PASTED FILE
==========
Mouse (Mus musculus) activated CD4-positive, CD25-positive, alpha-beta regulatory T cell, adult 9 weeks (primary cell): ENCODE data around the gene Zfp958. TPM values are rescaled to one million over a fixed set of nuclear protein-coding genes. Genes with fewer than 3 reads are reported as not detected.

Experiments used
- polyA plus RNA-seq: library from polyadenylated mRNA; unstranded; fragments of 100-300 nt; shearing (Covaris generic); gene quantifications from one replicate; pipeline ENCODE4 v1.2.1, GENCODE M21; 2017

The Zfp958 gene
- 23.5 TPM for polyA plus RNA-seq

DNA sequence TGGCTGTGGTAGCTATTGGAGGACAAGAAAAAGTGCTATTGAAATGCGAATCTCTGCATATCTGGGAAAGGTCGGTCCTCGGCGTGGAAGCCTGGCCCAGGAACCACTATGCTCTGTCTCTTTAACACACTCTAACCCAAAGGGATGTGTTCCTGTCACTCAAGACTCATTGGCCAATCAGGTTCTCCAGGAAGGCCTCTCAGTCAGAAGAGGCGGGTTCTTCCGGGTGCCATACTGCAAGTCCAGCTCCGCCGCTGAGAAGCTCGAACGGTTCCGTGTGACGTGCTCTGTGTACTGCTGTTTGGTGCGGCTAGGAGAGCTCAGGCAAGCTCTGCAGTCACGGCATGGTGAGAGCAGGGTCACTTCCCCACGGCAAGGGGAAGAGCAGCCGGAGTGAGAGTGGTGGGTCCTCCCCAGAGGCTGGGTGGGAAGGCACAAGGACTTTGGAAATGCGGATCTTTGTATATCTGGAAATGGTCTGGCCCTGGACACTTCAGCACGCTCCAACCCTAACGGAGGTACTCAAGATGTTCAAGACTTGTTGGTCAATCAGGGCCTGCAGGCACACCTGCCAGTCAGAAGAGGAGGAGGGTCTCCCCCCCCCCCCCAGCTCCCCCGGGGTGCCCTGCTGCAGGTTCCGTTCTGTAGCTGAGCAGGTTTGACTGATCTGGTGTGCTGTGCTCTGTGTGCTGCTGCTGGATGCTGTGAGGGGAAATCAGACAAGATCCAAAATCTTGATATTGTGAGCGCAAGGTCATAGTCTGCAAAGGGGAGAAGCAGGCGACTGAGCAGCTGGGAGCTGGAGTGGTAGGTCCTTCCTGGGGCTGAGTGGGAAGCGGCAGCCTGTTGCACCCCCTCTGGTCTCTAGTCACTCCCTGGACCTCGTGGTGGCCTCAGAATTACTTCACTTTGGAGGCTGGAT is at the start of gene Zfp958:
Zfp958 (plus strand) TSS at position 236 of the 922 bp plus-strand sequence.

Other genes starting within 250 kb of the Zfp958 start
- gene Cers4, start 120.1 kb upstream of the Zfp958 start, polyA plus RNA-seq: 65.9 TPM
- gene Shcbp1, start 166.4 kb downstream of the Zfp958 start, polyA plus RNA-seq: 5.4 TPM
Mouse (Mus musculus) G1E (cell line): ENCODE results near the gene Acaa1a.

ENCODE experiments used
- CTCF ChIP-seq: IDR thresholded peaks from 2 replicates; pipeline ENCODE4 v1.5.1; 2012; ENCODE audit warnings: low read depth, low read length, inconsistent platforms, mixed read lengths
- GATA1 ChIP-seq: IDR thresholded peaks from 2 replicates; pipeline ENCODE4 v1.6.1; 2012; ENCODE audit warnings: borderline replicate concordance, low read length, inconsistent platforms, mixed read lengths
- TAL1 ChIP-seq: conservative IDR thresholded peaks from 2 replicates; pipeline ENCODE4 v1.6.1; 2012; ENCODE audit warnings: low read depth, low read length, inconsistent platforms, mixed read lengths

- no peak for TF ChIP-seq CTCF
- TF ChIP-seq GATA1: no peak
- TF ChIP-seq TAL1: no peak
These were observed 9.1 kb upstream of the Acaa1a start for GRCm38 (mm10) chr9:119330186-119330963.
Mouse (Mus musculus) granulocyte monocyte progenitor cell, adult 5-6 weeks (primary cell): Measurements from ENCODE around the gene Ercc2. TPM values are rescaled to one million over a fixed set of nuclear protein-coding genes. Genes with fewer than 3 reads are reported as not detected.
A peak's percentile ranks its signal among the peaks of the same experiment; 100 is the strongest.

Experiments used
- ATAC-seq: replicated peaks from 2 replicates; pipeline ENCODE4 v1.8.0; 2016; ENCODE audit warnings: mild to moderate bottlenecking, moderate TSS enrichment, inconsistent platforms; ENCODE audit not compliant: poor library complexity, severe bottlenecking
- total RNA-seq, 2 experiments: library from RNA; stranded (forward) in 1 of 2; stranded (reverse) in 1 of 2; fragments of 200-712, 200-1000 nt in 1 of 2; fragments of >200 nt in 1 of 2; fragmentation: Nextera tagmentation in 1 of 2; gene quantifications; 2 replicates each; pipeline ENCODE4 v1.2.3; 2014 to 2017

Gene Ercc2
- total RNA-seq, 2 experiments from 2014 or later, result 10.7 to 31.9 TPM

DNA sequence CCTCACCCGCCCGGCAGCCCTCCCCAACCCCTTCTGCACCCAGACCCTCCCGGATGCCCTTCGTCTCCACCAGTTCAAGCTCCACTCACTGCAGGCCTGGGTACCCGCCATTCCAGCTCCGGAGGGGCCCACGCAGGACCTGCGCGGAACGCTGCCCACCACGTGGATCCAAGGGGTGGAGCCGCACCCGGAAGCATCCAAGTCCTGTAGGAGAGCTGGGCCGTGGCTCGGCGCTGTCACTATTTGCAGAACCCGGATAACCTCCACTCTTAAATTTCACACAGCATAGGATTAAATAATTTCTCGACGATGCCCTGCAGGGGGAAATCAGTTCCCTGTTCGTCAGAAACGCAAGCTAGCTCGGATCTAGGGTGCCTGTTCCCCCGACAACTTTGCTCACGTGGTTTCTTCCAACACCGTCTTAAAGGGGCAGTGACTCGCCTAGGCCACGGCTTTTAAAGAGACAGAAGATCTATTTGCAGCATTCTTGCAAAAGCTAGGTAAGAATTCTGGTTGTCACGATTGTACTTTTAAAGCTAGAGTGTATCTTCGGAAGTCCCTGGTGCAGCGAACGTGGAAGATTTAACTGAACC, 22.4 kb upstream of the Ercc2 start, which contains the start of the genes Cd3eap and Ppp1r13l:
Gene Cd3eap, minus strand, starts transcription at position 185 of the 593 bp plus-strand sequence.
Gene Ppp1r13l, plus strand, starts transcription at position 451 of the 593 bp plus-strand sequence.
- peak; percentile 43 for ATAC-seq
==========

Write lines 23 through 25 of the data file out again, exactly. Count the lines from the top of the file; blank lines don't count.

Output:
- ATAC-seq: replicated peaks from 2 replicates; pipeline ENCODE4 v1.8.0; 2016; ENCODE audit warnings: mild to moderate bottlenecking, moderate TSS enrichment, inconsistent platforms; ENCODE audit not compliant: poor library complexity, severe bottlenecking
- total RNA-seq, 2 experiments: library from RNA; stranded (forward) in 1 of 2; stranded (reverse) in 1 of 2; fragments of 200-712, 200-1000 nt in 1 of 2; fragments of >200 nt in 1 of 2; fragmentation: Nextera tagmentation in 1 of 2; gene quantifications; 2 replicates each; pipeline ENCODE4 v1.2.3; 2014 to 2017

Gene Ercc2